Fool Me Once
Hello! It's Vanessa writing this week. Hope you all are surviving these first weeks back to the academic grindstone!
According to survey results shared by the Academy of Nutrition and Dietetics (formerly the American Dietetic Association), a little more than one in five people (22%) reported being confused by news reports that give dietary advice. Are you in that 22%? The best way to fight back is to be an informed consumer, and we want you to be as well-informed as possible. There are several types of nutrition misinformation out there. I'll outline 3 below, along with a resource to help you learn more.
Food Fads and Fad Diets are defined as unusual diets and eating patterns that promote short-term weight loss, with no concern for long-term weight maintenance or overall health. These diets are often super-trendy and can often be found on social media. They also have little to no scientific basis and promote ideas that consuming (or not consuming) certain food items, vitamin and mineral supplements, and combinations of certain foods, will help one lose weight or prevent/cure a disease. Examples include the “grapefruit diet” or “carnivore diet”.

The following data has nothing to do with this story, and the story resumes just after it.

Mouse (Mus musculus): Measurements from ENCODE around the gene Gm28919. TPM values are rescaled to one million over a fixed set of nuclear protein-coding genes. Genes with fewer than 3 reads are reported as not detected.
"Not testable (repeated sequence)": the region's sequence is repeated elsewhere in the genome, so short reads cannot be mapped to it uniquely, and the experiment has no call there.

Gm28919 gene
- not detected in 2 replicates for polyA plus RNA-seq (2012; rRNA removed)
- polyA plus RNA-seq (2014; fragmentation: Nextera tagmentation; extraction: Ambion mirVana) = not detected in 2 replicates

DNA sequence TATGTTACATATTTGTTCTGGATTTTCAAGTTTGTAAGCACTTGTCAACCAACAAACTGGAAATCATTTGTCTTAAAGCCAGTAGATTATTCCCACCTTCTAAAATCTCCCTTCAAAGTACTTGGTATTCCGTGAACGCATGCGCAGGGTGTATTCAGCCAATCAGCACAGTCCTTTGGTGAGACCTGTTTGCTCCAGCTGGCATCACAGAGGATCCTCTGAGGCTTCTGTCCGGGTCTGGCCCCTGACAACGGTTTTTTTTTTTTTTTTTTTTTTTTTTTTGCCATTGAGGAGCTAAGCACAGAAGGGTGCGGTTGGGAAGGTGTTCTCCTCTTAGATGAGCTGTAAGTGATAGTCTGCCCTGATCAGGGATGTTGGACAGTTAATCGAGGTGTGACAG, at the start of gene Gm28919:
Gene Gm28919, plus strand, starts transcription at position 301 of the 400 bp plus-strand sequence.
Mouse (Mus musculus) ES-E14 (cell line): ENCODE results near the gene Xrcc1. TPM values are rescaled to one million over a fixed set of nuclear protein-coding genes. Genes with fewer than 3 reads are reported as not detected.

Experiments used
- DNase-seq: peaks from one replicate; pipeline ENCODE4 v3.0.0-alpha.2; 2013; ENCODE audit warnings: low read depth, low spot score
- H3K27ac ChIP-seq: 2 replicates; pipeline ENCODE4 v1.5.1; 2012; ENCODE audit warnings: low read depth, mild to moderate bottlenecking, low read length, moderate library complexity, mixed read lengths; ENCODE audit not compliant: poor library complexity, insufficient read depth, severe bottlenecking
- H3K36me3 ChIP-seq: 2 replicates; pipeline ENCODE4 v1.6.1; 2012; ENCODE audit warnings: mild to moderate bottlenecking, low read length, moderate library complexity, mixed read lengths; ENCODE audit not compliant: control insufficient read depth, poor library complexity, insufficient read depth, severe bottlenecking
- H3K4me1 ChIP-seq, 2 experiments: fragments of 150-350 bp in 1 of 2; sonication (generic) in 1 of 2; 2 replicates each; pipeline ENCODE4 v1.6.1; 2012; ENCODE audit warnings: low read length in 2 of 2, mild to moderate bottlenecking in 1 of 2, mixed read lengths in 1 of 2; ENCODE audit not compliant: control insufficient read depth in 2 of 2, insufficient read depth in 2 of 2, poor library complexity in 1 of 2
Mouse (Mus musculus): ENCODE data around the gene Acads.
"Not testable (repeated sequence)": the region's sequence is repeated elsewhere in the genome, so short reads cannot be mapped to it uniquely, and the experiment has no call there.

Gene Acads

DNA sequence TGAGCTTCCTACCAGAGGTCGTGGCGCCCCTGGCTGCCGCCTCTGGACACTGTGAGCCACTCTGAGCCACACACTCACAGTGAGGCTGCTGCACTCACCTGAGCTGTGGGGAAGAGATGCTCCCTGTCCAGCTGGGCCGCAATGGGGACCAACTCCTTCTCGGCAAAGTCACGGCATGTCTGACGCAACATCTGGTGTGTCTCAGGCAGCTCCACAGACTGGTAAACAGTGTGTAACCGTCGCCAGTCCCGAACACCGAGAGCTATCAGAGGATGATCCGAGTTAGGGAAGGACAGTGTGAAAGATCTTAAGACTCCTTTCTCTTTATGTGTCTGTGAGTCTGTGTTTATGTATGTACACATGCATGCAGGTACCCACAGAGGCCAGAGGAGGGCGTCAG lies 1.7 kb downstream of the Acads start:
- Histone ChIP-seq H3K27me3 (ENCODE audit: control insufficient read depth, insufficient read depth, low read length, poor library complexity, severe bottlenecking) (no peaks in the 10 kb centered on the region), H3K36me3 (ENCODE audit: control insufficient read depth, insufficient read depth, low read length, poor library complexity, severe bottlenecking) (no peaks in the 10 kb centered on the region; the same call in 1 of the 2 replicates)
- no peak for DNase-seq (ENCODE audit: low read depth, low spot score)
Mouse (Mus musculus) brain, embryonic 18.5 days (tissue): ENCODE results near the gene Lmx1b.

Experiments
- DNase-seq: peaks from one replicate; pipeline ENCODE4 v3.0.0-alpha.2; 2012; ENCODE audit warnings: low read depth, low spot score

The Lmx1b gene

Health Fraud is intentionally misleading in the quest for profit. Health fraud includes products or diets that have no scientific basis, yet are still promoted for good health and well-being. Common examples include promises of “fast, quick, and easy weight loss,” or a “miracle, cure-all product.” Health fraud often overlaps with food fads and fad diets.
Misdirected Health Claims are misguided statements made by producers that lead consumers to believe a food is healthier than actually the case. Examples include foods that are low in fat or low in carbohydrates, yet still high in calories. In this way manufacturers and marketers rely on the "healthy halo" of the health claim to distract the presumably calorie-conscious consumer.
Make sure that any information you are following is referenced from reputable sources. Seek out multiple perspectives regarding nutrition advice, and if you can, ask a nutrition expert about the source of the findings. Ensure that the information is up-to-date and not attempting to advertise or sell a product.
Want to a deeper dive on sniffing out nutrition misinformation? This very helpful resource from the University of New Hampshire gives you methods to evaluate and critique the next big health claim that crosses your path. You won't get fooled again!
Cited statistic: Position of the American Dietetic Association: Food and Nutrition Misinformation. https://doi.org/10.1016/j.jada.2006.02.019